I gave out a medal on Jim’ll Fix It.

        I didn’t get thanked for that either.

        The shame. The shame.

  16. Kenneth
    Posted March 4, 2018 at 8:31 am | Permalink

    It is quite right that politicians are not given direct access to powerful transmitters to promote their views.

    That means that those who do control this output – the broadcasters – have a duty to treat this power responsibly and not to use it to promote a narrow political viewpoint.

    The BBC has failed to do this and is guilty (along with some others) of abusing this power.

    There is plenty of evidence and so why is OFCom not acting?

    Why are the executives at the BBC responsible for this bias still in their jobs?

    • John
      Posted March 4, 2018 at 11:16 am | Permalink

      Another case of toothless watchdogs !!

    • Man of Kent
      Posted March 4, 2018 at 11:23 am | Permalink

      The BBC could learn from Bloomberg and their interviews with prominent personalities .

      I was fascinated to watch Warren Buffett being interviewed on Bloomberg by someone who just asked intelligent questions . It was a very satisfying learning experience.

      It would also be a good example to young managers and business people in how to find out the true position of your prospect, competitor , client .

      I find CNN even worse than the BBC in that they usually have a bank of 6 or 7 pundits with groupthink so if someone forgets a point then another can follow up .
      Very depressing !

  17. G Wilson
    Posted March 4, 2018 at 8:36 am | Permalink

    Such questioning would be unlikely to work, since nobody who purports to think there will be physical customs officers on the border seems to really believe it.

    The idea is just a veil for the implied threat of terroristic violence, to prevent us from leaving the EU.

  18. agricola
    Posted March 4, 2018 at 8:37 am | Permalink

    You find the interrupted answer irritating. From a viewers point of view it results in wishing to throw something at the set. There is one strident female interviewer whose volume and malevolence seems to align with her menstrual cycle.

    Repetitious re-cycling of questions on the NI/Irish border only reflect the ignorance of the interviewer and insult the intelligence of the viewer. Are media studies so limited in scope, or is it that these interviewers have never been near the real world and have no knowledge of how international commerce is conducted. Perhaps the interviewees response should be to forcefully emphasise the ignorance of the interviewer. Mockery would make far less frustrating viewing. Even my secretary, the archetypal devils advocate, admits to a desire to hurl something at the screen.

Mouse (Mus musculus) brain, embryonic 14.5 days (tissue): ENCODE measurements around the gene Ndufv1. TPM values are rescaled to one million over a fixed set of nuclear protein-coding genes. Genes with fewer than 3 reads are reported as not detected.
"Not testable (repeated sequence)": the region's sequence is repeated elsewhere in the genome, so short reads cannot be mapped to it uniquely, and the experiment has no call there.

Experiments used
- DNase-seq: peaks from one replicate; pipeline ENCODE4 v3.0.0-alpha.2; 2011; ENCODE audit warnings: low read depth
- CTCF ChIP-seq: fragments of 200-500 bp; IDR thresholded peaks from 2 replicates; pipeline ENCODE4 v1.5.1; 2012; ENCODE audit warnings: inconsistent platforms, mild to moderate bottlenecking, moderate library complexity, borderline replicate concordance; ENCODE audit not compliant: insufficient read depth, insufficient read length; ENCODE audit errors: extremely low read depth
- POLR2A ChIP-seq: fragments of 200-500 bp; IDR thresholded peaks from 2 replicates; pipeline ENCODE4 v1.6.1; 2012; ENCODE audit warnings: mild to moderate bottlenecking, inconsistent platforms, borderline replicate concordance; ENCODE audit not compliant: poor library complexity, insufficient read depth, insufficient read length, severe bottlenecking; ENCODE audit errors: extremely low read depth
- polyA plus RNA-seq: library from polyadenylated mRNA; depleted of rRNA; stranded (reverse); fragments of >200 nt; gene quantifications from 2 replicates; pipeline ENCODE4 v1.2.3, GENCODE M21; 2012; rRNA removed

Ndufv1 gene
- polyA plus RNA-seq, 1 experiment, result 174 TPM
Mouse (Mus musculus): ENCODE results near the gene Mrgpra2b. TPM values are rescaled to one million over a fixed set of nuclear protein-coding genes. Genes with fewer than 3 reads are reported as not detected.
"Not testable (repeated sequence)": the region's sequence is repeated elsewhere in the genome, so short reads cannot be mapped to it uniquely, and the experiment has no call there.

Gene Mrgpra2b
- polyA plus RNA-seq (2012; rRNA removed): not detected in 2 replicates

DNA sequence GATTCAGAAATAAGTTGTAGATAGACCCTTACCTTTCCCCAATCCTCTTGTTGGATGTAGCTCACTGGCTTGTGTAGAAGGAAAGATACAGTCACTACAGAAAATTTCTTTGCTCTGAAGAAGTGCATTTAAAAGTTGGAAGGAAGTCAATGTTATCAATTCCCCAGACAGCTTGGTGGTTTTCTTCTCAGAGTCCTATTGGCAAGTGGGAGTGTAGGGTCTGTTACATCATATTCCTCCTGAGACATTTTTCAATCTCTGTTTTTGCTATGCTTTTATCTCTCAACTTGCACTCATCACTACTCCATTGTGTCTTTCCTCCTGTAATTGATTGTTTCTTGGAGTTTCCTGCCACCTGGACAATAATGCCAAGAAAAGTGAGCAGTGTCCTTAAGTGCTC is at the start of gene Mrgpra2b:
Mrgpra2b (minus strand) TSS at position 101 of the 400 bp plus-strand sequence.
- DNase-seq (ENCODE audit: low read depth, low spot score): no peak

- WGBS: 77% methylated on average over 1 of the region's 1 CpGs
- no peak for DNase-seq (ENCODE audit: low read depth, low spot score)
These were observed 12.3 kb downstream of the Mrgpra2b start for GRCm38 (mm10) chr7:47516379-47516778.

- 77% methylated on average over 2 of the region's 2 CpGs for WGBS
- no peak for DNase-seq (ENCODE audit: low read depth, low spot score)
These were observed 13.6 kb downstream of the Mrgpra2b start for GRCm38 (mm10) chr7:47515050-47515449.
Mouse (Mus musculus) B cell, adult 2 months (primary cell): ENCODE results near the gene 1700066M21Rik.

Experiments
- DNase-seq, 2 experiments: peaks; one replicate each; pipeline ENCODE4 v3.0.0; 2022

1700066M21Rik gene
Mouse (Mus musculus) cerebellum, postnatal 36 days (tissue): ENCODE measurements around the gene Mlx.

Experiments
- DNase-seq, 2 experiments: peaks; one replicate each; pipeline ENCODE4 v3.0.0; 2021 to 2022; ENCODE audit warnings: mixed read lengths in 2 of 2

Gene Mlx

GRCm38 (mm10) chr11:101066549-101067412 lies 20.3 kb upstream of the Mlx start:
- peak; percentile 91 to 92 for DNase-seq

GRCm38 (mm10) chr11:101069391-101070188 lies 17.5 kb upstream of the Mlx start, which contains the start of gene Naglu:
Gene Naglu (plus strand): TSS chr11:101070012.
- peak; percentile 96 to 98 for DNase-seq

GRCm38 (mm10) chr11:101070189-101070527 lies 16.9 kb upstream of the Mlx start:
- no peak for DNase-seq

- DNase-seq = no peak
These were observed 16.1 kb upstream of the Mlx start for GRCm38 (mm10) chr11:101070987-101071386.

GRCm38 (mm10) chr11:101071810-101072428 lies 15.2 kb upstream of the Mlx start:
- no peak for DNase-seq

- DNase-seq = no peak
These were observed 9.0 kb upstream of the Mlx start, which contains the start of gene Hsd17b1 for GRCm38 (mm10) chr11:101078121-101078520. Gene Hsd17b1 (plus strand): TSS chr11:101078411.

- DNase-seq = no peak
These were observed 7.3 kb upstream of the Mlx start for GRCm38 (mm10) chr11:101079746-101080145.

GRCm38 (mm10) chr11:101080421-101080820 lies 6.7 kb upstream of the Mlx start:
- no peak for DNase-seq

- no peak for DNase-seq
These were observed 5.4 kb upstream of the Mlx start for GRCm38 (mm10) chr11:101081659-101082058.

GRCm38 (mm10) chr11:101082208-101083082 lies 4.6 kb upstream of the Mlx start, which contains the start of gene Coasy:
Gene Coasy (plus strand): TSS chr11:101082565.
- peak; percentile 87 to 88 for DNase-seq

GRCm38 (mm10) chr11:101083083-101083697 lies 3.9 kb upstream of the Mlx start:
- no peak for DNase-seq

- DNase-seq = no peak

19. oldtimer
    Posted March 4, 2018 at 8:38 am | Permalink

    I suspect nothing much has changed over the years. Back in the mid 1970s I decided that we needed media training. Much of it was provided by well known BBC TV presenters of the day. We were warned about slanted questions designed to catch us out. Their solution was twofold. Prepare two pieces of paper. On the first, the size of a postage stamp, write down your message – preferably in words of one syllable that everyone could understand and make that point regardless of the question asked. (I note in passing that this tactic is still in use daily). On the second piece of paper, the size of an open broadsheet paper, write down all the issues and your stance on them that the researchers were likely to have researched so your response on the issues could be instant.

    You are not invited to comment very much because they know you know your subject backwards and have zero chance of catching you out. The unprepared are those who give car crash interviews to the likes of Andrew Neill.

    • Nig l
      Posted March 4, 2018 at 9:21 am | Permalink

      Yes. People who rant about broadcasters should do some media training to understand where they are coming from, rightly or wrongly. The politicians could be seen to have bought in upon themselves. Over the years I have been fed up with too much filibustering/the constant reciting of set positions etc so to get a decent answer in a few minutes slot often needs a waffle stopping intervention but I agree that seems to have gone too far to become overbearing.

      I see we have got our current account into credit (despite Brexit!!!) I bet that hasn’t featured much in their interviews. Strange that?

  20. duncan
    Posted March 4, 2018 at 8:39 am | Permalink

    They ask questions not because they want the answer, for they already know the answer, but to create the narrative that Eurosceptic politicians are confused, extreme, dangerous and out of their depth.

    The London based media (the vile BBC, print media, political lobby groups, charities) are to a man, pro-EU. They’re all connected by a COMMON PURPOSE. To prevent Brexit from happening. That is their fundamental aim. The tool to be used is slander

    The beating heart of this liberal left infection is of course the BBC. An organisation that’s so biased it now barely conceals it. Indeed it revels in its pro-EU stance

    All of these observations are nothing new to all who casually follow politics like I do.

    The question is how do the Tories counteract this bent, bias and partiality?